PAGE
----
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ARTICLE ID 200085

$________ GROSS REDUCED BY 23% COMPARATIVE NEGLIGENCE – CONTRACTOR NEGLIGENCE – WRONGFUL DEATH – CONSTRUCTION – MOTOR VEHICLE – DEFENDANT HIGHWAY CONTRACTOR NEGLIGENTLY PLACES STEEL POSTS AND BOLTS ONTO WALL OF BRIDGE BARRIER SYSTEM FIVE WEEKS BEFORE BRIDGE RAILS WERE READY FOR INSTALLATION – DECEDENT MOTORCYCLIST STRIKES A BOLT AND A POST, SUFFERING ARM AMPUTATION BEFORE GOING OVER THE BARRIER AND FALLING APPROXIMATELY 20 FEET – 26-YEAR-OLD DECEDENT CONTENDS APPROXIMATELY 25 MINUTES CONSCIOUS PAIN AND SUFFERING – UNMARRIED DECEDENT SURVIVED BY MINOR CHILD AND PARENT – HIGH/LOW AGREEMENT.

Passaic County, NJ

This case involved a defendant state highway contractor that was in the course of replacing the single-rail element of a bridge barrier system on a state highway. The single steel rail was to be bolted to steel posts which, in turn, were bolted to the top of the barrier wall. The rails were made of tubular steel, which were required to be galvanized by a separate entity. The galvanizing process, on average, would take two weeks. The bolts supporting the posts were fixed to the top of the barrier wall with epoxy, which requires one to two days to properly cure. The rails would then be affixed upon the posts. The plaintiff contended that the defendant contractor acted negligently by removing the preexisting rails and posts, and replacing them with only bolts and posts on the barrier wall five weeks before the bridge rail was to be installed, rendering the area dangerous due to the lack of the bridge rail and the presence of the bolts and posts.

The plaintiff also named the State as a defendant, contending that it acted in a palpably unreasonable manner in failing to supervise the contractor and in failing to conduct required scheduled inspections of the area. The male 26-year-old decedent motorcyclist suffered a severe linear leg laceration to his right leg because of contact with a bolt, and amputation of the left arm at the shoulder due to contact with a post. He vaulted over the barrier wall and then struck a light pole before falling approximately 20 feet to the ground below. The plaintiff maintained that the decedent was conscious, communicative and in great pain for approximately 25 minutes. The decedent resided with his father. The unmarried decedent was survived by a minor child son, 3 years old at the time of the death.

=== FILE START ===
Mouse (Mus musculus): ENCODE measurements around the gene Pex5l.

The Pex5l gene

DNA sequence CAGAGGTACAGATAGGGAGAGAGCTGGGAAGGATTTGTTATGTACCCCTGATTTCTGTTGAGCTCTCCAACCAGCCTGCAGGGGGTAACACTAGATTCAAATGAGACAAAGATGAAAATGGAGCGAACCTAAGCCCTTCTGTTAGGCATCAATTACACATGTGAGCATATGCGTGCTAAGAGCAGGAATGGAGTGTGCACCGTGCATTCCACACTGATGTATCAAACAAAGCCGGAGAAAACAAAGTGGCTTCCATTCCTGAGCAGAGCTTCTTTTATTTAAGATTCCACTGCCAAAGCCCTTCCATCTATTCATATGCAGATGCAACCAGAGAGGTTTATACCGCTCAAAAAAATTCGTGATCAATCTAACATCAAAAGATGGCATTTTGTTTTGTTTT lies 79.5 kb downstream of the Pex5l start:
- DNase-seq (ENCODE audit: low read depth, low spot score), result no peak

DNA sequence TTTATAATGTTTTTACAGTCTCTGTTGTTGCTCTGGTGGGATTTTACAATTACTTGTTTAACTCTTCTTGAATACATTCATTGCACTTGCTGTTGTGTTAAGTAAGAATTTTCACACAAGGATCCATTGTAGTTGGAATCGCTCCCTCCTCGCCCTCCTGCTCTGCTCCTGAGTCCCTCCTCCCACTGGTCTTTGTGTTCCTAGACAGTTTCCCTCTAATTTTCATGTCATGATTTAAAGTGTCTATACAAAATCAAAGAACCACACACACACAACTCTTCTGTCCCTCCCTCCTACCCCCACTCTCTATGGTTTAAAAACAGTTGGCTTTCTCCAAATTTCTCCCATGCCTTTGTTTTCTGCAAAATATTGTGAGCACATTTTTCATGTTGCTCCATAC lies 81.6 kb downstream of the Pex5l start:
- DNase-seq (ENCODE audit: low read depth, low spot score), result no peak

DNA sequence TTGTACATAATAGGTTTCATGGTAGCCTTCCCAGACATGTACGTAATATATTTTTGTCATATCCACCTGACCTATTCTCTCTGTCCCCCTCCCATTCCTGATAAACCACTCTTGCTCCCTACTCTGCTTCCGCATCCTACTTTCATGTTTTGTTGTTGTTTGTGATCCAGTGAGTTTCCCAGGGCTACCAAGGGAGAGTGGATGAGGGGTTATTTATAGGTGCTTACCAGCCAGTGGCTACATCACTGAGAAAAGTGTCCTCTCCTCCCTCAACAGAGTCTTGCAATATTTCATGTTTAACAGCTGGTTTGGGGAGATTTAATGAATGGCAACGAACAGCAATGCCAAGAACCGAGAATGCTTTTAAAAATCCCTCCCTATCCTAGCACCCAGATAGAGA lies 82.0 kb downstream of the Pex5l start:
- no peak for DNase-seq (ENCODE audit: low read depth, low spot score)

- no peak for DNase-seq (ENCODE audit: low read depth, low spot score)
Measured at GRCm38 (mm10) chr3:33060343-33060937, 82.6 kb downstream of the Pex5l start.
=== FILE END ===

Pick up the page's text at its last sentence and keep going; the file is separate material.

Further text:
The evidence disclosed that because the existing bridge rails throughout the state were made of aluminum, they were prone to theft. The State of New Jersey entered into a contract to replace missing rail sections throughout the State, and in some places to replace aluminum with steel rail systems instead. The defendant contracted to replace the section on the bridge situated at milepost 12.4 on Route 21 in Passaic. The plaintiff contended that since the new steel rail system situated on top of the barrier wall could not be fully installed until the rails were galvanized and in the contractor’s control, the defendant contractor should have not removed the existing rail and installed the new steel posts and bolts until the rails could be timely affixed.